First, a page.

Cracking down on unfair energy bill penalties

The Liberal National Government is protecting Australians from unfair penalties for not paying their gas and electricity bills on time.

New rules will start on 1 July 2020 that prevent energy retailers from excessively penalising people who sign up to discount offers, but fail to meet strict payment deadlines.

In response to the Australian Competition and Consumer Commission’s (ACCC) Retail Electricity Pricing Inquiry, which identified issues with the pay-on-time discounts offered by electricity retailers, Minister for Energy and Emissions Reduction Angus Taylor submitted the rule change request to the Australian Energy Market Commission (AEMC) in February 2019.

Minister Taylor said today’s final rule change determination by the AEMC ensures consumers will not be ripped off.

“We are protecting consumers from dodgy retailing practices, and making sure discount deals are fair and transparent,” he said.

“Our focus is lower electricity prices, making sure Australian consumers get the best possible deals on their energy and ensuring retailers put their customers first.”

The new rule change will better protect consumers by ensuring late payment fees and pay on-time discount conditions are limited only to a retailer’s reasonable costs.

The new rules will apply to both gas and electricity retail contracts entered into after 1 July 2020.

The Government urges consumers to continue to shop around for the best deals on gas and electricity, and to take note of the terms and conditions that come with special offers.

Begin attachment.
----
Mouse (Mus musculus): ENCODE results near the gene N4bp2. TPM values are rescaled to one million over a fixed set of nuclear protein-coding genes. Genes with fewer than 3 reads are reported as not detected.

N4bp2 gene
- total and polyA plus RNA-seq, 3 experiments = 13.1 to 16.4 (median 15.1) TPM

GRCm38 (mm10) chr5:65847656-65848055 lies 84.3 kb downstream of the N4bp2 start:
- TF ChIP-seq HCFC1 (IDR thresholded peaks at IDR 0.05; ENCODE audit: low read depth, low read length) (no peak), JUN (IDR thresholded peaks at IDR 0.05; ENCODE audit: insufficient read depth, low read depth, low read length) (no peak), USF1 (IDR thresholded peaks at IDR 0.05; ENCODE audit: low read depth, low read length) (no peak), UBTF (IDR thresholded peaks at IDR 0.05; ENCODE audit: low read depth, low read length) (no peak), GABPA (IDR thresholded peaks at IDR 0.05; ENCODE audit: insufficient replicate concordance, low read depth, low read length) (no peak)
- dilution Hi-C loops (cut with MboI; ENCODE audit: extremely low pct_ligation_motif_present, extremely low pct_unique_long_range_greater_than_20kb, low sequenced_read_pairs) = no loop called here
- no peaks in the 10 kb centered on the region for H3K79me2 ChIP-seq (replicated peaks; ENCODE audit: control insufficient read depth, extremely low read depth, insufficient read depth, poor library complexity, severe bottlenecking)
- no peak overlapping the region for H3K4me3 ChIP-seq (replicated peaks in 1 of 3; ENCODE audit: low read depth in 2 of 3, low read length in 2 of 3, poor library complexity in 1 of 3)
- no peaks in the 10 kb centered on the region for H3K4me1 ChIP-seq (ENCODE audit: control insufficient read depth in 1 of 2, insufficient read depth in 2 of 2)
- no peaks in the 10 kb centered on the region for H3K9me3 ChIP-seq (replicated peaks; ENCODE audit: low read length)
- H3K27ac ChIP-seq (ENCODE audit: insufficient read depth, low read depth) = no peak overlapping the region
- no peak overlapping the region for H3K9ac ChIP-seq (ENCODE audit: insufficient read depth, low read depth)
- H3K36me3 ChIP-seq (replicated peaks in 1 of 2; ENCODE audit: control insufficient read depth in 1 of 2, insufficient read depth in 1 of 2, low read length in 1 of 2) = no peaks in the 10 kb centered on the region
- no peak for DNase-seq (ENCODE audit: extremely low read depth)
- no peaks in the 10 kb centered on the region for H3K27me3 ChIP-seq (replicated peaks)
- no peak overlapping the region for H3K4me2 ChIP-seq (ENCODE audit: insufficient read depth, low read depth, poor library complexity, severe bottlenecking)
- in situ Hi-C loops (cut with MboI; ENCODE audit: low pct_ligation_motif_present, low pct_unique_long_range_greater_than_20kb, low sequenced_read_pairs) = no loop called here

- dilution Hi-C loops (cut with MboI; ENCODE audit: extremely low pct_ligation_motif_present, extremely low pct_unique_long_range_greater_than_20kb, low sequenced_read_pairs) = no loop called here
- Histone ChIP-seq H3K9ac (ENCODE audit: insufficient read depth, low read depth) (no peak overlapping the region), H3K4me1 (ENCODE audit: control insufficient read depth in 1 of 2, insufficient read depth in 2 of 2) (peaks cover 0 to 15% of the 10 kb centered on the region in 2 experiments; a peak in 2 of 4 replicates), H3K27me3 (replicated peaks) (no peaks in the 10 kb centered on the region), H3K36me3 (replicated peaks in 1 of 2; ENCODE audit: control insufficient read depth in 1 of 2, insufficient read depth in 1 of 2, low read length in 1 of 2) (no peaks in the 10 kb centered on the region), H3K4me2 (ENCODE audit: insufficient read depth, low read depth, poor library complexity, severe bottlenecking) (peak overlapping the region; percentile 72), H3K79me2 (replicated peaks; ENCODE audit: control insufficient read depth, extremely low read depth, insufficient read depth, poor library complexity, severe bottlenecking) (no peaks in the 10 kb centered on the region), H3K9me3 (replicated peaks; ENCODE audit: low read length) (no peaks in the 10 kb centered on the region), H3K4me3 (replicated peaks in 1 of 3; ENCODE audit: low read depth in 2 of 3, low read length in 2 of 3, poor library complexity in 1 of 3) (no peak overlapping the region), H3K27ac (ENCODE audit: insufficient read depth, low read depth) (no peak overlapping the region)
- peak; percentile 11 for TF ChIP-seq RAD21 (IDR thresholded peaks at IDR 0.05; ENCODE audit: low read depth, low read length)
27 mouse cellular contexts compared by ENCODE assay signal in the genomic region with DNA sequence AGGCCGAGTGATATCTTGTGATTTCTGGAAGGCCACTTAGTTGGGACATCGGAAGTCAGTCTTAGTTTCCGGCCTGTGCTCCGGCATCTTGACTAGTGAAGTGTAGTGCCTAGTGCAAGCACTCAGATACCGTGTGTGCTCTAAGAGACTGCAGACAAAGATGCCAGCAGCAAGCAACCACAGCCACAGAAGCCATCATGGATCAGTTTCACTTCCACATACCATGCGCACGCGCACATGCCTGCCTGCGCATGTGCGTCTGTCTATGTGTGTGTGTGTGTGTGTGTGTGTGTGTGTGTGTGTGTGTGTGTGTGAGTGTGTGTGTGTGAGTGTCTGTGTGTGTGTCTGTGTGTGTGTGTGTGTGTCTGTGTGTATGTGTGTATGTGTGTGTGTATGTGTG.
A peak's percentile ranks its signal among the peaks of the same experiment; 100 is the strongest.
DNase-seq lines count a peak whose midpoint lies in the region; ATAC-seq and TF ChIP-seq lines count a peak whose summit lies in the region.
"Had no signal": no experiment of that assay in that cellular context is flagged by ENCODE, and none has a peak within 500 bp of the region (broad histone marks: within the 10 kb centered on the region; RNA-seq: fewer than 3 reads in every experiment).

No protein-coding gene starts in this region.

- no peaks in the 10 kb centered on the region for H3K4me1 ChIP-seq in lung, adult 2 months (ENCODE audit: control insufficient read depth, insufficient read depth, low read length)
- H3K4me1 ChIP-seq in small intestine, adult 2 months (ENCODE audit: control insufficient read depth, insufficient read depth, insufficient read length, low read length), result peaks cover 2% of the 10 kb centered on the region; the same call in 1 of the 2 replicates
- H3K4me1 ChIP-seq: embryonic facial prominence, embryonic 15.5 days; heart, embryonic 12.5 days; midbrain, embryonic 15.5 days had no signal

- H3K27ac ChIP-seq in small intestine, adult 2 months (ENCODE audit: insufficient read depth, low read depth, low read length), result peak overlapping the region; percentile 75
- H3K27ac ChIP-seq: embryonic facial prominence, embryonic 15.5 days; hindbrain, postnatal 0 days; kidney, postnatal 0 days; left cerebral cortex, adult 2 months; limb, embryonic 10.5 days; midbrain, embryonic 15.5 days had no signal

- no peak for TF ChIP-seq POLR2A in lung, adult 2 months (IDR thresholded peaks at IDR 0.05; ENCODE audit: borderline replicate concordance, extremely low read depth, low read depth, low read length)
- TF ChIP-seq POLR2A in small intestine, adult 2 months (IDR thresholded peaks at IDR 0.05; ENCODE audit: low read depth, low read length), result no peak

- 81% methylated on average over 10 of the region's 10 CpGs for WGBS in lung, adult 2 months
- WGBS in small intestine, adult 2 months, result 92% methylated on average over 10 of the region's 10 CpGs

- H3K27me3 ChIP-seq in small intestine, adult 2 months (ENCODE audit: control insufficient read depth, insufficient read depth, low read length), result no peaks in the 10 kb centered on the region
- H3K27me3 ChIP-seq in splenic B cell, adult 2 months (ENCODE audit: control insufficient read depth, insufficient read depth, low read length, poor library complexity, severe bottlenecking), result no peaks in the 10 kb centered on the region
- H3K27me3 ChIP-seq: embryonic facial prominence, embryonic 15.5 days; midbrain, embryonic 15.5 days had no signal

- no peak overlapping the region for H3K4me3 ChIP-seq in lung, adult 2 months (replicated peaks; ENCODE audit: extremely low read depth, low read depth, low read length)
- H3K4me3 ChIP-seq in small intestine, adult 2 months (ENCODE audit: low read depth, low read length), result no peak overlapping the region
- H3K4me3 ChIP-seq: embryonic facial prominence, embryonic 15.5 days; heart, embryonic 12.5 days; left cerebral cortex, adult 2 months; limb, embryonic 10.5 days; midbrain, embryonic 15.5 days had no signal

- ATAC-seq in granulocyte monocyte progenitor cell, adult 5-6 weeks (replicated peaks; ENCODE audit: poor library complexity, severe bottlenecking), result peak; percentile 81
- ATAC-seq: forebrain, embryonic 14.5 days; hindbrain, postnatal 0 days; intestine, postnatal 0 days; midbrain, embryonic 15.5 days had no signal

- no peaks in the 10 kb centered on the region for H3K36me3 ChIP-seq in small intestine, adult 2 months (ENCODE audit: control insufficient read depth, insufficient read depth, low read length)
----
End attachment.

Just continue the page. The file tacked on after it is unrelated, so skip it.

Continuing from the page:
This Government’s introduction of the Default Market Offer (DMO) incentivised retailers to reduce the level of their conditional discounts meaning that consumers no longer face sneaky late payment fees of up to $1,000 depending on where they live.

But this practice is still having a significant impact on customers.   

Based on the ACCC’s most recent report on electricity prices, it is estimated that average residential customers who fail to meet the conditions to receive discounts could be penalised between up to $185 per year, and small businesses up to $845 per year.

The Government has directed the ACCC to continue to monitor electricity and gas prices in Australia to ensure that consumers are benefiting from action to bring prices down.

This rule change builds on the Government’s broader efforts to bring electricity prices down for Australian consumers, including:

  • The DMO, which puts a cap on the maximum price that retailers can charge their loyal customers on standing offers;
  • The Big Stick legislation, which holds retailers to account by forcing them to pass on lower costs to Australian consumers; and
  • Underwriting new generation investments that will get reliable, and low cost generation onto the grid and put further downward pressure on electricity prices.

Media contact: Minister Taylor’s office 02 6277 7120